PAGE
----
Koppelman offered some tips for consumers: Look closely at the website's contact page and assess whether the site only offers vague ways to contact its operators, or none at all. Buy official products only from the Ravens' own site and other well-known or local retailers whom you trust. And, if the price seems too low — jerseys typically run from $80 for replicas to more than $300 for authentic versions — it is probably a knockoff, he said.

Last year, the NFL and law enforcement agencies seized 30,000 counterfeit jerseys and other items off the streets, with a value of around $15 million, according to the league. "If you're buying a shirt or a jersey from someone selling it out of a duffel bag, you're probably getting a counterfeit," Danias said.

The NFL, which shares the revenue from official merchandise sales evenly with all 32 teams, does not have a broad estimate of lost revenues from the sale of unlicensed products, through street sales and illegitimate online commerce.

The problem of these so-called "rogue" websites extends beyond the NFL to other products, including luxury clothing, digital media and prescription drugs.

This week, the U.S. Customs and Border Patrol and the Immigration and Customs Enforcement agencies announced that counterfeit product seizures increased 24 percent last year, to nearly 25,000 cases.

The agencies have seen an increase in websites that ship products directly to consumers, and law enforcement officials have increased surveillance of international mail and express couriers. China was the source of 62 percent of the pirated and counterfeit goods seized last year by the agencies.


Federal and local law enforcement agencies can use criminal statutes to conduct investigations, seize pirated and counterfeit products, and arrest people. But it's hard to track down the originators of the schemes in China.

Companies and major brands, such as the NFL, Ralph Lauren and North Face, have turned to filing civil actions against the operators of hundreds of website domains, for infringing on their intellectual property. Many of these websites use legitimate methods for accepting payments from consumers, including credit cards and PayPal.

In a key case nearly two years ago, Polo Ralph Lauren and North Face won a $78 million judgment against Chinese counterfeiters. Though experts say the companies will likely never see payment from the Chinese operators, they were able to seize hundreds of thousands of dollars from the operators' online banking accounts.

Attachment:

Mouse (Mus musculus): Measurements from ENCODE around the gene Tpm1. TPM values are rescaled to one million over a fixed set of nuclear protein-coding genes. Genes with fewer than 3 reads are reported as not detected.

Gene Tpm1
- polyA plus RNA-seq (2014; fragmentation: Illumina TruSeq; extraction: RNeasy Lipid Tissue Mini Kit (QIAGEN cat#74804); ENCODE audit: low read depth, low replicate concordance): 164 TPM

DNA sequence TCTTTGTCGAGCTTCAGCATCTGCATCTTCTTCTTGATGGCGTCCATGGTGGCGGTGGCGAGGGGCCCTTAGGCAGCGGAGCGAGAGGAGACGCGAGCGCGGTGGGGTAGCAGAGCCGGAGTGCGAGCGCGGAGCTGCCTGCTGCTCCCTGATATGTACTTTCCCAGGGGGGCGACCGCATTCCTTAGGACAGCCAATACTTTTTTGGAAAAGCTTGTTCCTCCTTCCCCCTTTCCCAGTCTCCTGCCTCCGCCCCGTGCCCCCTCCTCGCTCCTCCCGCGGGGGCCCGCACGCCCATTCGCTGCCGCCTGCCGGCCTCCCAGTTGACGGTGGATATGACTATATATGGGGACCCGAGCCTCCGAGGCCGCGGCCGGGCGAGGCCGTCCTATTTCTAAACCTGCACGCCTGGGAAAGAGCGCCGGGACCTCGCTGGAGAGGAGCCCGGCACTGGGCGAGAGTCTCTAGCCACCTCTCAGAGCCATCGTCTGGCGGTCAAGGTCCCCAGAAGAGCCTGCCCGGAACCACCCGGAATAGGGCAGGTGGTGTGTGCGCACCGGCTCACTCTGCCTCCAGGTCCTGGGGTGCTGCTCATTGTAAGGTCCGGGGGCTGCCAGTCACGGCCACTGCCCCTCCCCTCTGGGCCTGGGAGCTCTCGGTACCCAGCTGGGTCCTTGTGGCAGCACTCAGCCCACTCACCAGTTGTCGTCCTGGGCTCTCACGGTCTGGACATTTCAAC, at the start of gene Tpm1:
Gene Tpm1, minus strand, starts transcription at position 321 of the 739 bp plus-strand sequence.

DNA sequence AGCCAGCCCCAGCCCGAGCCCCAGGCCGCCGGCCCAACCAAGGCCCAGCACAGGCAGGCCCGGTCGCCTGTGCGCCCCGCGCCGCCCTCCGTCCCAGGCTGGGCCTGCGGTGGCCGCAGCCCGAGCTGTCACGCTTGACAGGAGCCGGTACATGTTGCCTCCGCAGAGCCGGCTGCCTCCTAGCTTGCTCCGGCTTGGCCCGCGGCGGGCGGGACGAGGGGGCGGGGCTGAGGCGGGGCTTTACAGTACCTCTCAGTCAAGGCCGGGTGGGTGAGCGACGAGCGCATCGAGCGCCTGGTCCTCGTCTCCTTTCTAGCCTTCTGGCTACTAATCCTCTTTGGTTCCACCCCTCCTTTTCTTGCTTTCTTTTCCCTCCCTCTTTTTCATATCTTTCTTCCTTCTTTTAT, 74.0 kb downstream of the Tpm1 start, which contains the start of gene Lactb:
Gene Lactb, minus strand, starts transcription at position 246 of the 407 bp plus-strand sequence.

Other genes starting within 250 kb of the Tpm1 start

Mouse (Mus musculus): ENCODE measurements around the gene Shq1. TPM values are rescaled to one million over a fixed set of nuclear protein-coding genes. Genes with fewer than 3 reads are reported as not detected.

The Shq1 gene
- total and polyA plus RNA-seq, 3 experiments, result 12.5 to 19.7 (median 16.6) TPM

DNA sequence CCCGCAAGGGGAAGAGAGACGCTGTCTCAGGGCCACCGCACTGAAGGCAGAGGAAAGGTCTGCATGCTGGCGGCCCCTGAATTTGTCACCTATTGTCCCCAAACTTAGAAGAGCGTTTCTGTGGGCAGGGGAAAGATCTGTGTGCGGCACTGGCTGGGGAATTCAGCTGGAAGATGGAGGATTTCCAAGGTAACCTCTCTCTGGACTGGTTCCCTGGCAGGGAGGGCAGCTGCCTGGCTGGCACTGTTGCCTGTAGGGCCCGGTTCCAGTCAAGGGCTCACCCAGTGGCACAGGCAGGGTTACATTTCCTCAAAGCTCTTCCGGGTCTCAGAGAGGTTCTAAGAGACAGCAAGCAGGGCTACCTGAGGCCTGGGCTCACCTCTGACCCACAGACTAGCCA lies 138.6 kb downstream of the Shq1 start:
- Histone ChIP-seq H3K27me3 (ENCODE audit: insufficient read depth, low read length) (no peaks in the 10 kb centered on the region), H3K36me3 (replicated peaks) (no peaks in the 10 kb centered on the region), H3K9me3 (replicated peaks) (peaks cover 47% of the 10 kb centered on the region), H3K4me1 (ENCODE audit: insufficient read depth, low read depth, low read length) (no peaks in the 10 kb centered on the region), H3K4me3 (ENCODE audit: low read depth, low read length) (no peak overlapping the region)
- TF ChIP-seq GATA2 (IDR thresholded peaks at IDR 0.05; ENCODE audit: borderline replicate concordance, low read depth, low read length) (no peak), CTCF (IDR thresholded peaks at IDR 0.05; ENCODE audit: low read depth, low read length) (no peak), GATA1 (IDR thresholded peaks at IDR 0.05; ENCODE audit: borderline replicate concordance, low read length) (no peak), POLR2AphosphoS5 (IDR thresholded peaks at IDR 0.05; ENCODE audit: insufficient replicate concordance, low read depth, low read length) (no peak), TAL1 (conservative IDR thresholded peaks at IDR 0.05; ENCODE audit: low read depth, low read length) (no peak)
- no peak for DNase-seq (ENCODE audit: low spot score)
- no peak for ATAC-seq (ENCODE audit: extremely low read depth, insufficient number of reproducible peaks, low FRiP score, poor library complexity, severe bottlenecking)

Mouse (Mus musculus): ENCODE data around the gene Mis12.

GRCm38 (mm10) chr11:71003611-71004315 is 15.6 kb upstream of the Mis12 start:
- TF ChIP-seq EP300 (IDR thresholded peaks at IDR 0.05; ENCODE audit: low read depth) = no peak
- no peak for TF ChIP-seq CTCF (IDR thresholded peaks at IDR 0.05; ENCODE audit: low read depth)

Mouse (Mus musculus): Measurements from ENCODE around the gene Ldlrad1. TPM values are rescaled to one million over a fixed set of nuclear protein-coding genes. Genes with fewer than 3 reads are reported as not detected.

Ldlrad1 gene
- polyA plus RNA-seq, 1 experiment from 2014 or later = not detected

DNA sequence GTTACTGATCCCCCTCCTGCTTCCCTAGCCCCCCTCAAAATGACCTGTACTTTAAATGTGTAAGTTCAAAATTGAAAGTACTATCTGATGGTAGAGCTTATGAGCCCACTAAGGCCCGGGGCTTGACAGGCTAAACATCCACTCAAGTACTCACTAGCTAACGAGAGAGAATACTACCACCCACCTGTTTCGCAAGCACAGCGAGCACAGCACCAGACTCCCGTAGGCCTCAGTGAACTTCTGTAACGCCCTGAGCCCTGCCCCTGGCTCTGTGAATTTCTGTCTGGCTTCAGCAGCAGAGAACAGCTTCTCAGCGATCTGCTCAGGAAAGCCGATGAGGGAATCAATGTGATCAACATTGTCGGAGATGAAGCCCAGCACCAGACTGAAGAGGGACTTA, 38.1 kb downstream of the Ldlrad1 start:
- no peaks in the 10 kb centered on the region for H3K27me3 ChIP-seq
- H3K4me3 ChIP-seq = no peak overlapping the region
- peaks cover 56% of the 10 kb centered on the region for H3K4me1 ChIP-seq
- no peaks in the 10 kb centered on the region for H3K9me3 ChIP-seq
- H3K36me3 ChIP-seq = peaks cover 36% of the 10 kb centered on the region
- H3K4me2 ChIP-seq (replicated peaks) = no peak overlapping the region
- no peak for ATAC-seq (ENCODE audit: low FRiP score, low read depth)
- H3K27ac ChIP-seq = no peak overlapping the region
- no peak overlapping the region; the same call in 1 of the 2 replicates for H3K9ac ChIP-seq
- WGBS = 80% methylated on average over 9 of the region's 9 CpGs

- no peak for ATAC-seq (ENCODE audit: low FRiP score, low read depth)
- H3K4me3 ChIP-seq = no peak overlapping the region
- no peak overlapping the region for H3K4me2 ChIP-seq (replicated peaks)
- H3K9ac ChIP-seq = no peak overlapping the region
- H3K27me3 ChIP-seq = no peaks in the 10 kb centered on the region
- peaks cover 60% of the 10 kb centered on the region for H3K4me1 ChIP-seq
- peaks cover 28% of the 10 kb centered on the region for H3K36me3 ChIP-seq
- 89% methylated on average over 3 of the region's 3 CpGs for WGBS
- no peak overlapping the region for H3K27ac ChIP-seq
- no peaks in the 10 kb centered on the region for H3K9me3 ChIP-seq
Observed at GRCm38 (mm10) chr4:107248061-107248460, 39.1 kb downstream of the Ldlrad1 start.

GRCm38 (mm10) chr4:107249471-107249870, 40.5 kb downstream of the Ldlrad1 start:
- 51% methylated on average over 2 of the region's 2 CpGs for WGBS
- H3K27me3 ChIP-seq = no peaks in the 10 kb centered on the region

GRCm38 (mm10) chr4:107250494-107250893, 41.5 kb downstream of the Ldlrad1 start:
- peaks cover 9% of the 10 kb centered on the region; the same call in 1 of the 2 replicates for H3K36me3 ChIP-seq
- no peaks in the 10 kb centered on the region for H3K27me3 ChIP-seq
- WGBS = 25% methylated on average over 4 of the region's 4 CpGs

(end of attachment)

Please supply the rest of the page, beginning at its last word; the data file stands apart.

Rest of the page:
In the past year, the NFL has filed a pair of lawsuits targeting 80 operators, mostly based in China, who were selling knock-off merchandise through hundreds of sites.

According to a lawsuit filed last month in federal court in New York, NFL investigators have traced the hundreds of websites to a group of Chinese operators who copy the graphics of NFL websites and field their own online stores.

The websites are usually registered to fake names and addresses, and these "rogue" operators set up new sites almost as quickly as the NFL shuts them down. One Ravens-related site that the NFL shut down was


"They're very prolific," said Tamara Tarbutton, vice president of North Carolina-based Vaudra Limited, which investigates rogue websites for the NFL and other brands.

The operators "create every different variation, including every NFL team name," Tarbutton said. "They'll add hyphens. [The sites] exponentially multiply like rabbits. It's so inexpensive to set up a website, and these Chinese counterfeiters have it down to an exact science in the way they populate these websites and redirect traffic."

The court tactics that the NFL and other major companies are using to take down trademark-offending websites are not without their critics. The NFL supports the Stop Online Piracy Act currently wending its way through Congress.

SOPA would give broad tools to government and businesses to shut down online entities that sell pirated and counterfeit merchandise, or stream digital media content. But Internet advocates say the law could have a chilling effect on free speech, due process, and e-commerce across international borders.

Skarzynski, who'll be wearing her official Ray Rice jersey at the game Sunday, is still angry about the botched Webb jersey. She believes the team and the NFL should do more to protect their fans.

"This one became the family joke," Skarzynski said. "We holler out, 'Go Ewbb!' It's become a joke, but it's really not funny."